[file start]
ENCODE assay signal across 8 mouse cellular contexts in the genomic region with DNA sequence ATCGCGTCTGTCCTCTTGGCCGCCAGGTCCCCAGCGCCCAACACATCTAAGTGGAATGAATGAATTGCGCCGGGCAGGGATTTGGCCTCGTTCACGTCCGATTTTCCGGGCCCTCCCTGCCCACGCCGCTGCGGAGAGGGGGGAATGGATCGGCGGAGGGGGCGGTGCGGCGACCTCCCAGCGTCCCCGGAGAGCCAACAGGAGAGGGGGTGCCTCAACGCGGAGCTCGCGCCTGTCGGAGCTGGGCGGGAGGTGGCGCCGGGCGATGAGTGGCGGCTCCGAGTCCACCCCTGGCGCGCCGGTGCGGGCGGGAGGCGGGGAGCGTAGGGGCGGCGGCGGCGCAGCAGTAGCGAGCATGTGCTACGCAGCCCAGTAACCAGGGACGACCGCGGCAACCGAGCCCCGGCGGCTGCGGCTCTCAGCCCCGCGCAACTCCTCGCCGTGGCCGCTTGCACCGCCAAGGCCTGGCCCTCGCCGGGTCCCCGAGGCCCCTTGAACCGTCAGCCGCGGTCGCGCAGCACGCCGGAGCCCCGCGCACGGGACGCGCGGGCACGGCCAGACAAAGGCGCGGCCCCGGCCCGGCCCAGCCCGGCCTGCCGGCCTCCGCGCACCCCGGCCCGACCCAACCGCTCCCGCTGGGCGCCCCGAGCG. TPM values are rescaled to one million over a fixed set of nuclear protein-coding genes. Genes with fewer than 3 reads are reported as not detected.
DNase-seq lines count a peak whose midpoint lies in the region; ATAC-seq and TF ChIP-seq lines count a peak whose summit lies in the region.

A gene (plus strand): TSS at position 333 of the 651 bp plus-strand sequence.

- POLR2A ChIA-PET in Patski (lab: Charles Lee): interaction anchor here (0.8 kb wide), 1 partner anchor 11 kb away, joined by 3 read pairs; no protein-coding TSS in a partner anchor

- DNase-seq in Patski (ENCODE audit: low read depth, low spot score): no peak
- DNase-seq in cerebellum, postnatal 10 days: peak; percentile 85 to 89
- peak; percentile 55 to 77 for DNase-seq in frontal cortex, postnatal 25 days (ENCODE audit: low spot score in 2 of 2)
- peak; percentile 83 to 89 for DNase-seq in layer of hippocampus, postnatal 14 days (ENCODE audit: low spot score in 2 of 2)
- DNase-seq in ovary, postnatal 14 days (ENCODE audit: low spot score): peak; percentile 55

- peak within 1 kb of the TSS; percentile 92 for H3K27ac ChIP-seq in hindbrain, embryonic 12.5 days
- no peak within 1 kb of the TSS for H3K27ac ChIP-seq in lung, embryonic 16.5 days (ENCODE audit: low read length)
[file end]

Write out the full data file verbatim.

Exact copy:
ENCODE assay signal across 8 mouse cellular contexts in the genomic region with DNA sequence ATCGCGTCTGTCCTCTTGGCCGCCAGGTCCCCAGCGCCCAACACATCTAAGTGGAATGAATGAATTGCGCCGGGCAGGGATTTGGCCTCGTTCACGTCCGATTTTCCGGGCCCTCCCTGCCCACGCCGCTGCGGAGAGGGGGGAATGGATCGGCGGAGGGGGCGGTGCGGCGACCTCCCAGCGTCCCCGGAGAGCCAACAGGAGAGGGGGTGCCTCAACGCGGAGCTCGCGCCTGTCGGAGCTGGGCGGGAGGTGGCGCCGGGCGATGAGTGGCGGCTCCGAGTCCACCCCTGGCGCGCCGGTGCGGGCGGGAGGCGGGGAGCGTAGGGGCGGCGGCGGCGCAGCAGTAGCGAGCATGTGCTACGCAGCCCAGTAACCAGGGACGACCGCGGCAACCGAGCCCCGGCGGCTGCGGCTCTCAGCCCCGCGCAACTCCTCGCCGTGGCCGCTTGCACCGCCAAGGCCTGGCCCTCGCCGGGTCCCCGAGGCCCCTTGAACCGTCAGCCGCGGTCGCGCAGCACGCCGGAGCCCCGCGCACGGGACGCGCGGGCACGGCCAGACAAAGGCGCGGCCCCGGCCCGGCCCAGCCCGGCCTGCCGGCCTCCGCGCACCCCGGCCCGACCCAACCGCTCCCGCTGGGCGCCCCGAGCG. TPM values are rescaled to one million over a fixed set of nuclear protein-coding genes. Genes with fewer than 3 reads are reported as not detected.
DNase-seq lines count a peak whose midpoint lies in the region; ATAC-seq and TF ChIP-seq lines count a peak whose summit lies in the region.

A gene (plus strand): TSS at position 333 of the 651 bp plus-strand sequence.

- POLR2A ChIA-PET in Patski (lab: Charles Lee): interaction anchor here (0.8 kb wide), 1 partner anchor 11 kb away, joined by 3 read pairs; no protein-coding TSS in a partner anchor

- DNase-seq in Patski (ENCODE audit: low read depth, low spot score): no peak
- DNase-seq in cerebellum, postnatal 10 days: peak; percentile 85 to 89
- peak; percentile 55 to 77 for DNase-seq in frontal cortex, postnatal 25 days (ENCODE audit: low spot score in 2 of 2)
- peak; percentile 83 to 89 for DNase-seq in layer of hippocampus, postnatal 14 days (ENCODE audit: low spot score in 2 of 2)
- DNase-seq in ovary, postnatal 14 days (ENCODE audit: low spot score): peak; percentile 55

- peak within 1 kb of the TSS; percentile 92 for H3K27ac ChIP-seq in hindbrain, embryonic 12.5 days
- no peak within 1 kb of the TSS for H3K27ac ChIP-seq in lung, embryonic 16.5 days (ENCODE audit: low read length)